Gustave, then, represents a prewar Europe – a brand of surface-level sophistication concerned with codes and manners – that is unceremoniously usurped by the growing threats of fascism and communism that would go on to shape the modern continent. His bedding stately, high society guests suddenly no longer feels like a humorous gimmick, but rather an explanation of his character. Though Gustave may prefer the company of men (only ever hinted at), he feels most comfortable with the dying elite who could only possibly feel desperate and insecure in the face of the end of their way of life. This assertion comes full circle in a late-film scene that mirrors an earlier one. Gustave, Zero, and Agatha (Saoirse Ronan) are on a train when soldiers board and request papers. Just as in the first sequence, Zero’s papers are not legitimate, but Gustave’s smooth talking and reliance on personal connections can’t save him this time around. Gustave’s Europe is no more.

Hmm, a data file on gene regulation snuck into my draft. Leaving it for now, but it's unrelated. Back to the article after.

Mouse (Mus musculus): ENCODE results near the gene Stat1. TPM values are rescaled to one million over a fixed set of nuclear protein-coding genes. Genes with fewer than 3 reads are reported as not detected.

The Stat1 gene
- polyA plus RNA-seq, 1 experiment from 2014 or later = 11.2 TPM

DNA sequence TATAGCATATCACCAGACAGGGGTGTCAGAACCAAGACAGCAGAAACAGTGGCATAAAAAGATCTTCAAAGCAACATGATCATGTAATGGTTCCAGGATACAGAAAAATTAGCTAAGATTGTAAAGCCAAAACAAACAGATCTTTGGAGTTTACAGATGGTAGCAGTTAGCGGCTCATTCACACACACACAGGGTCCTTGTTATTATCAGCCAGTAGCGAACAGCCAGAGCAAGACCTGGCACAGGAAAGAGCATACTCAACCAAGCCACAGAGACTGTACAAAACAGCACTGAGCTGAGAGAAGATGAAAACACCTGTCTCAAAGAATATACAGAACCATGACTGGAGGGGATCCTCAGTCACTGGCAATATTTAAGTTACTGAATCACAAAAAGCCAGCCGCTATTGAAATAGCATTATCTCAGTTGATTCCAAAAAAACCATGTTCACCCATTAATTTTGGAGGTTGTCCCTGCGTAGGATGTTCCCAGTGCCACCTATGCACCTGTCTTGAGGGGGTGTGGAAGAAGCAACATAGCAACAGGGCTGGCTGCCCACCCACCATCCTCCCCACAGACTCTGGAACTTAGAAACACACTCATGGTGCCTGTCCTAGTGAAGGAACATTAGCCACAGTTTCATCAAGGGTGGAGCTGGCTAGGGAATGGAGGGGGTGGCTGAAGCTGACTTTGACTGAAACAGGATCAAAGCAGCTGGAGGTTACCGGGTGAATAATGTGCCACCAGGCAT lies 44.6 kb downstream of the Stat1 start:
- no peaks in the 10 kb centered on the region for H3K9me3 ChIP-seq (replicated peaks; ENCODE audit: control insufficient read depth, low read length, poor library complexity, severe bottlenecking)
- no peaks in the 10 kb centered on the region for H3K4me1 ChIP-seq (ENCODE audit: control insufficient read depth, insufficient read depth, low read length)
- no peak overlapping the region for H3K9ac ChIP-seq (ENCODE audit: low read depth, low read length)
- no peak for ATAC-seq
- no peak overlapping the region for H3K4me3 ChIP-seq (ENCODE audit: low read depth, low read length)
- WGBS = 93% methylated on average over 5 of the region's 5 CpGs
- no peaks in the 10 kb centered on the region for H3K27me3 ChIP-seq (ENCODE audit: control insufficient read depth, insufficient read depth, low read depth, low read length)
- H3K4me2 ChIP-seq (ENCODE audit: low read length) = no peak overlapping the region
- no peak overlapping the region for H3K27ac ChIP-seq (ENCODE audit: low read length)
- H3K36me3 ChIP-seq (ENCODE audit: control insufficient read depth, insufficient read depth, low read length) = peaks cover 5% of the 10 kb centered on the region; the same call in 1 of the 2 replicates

Of course, Hotel is still a comedy. And, it still takes place in a silly, fictional country known as Zubrowka. And, Europe is unquestionably filtered through a decidedly American-born Anderson lens. But, this unexpected bit of personal flair and thoughtful touch makes Hotel stand out as a significant chapter in Anderson’s work. He even hints that Gustave is not alone in his pining for days gone by: Moustafa too laments the decline of his once extravagant hotel. In ’68, the luxuriousness and liveliness of its colorful halls have been traded in for neutral-colored concrete walls and unspectacular designs indicative of a Soviet-run Eastern Europe. As a filmmaker, Anderson seems to have the most fun when exercising the limits of his creativity. Here, that takes place mostly before the fascists take over. Anderson, then, likely shares Gustave’s love of the old, and The Grand Budapest Hotel may very well be the closest we ever get to this unsentimental director openly pining for the yesteryears.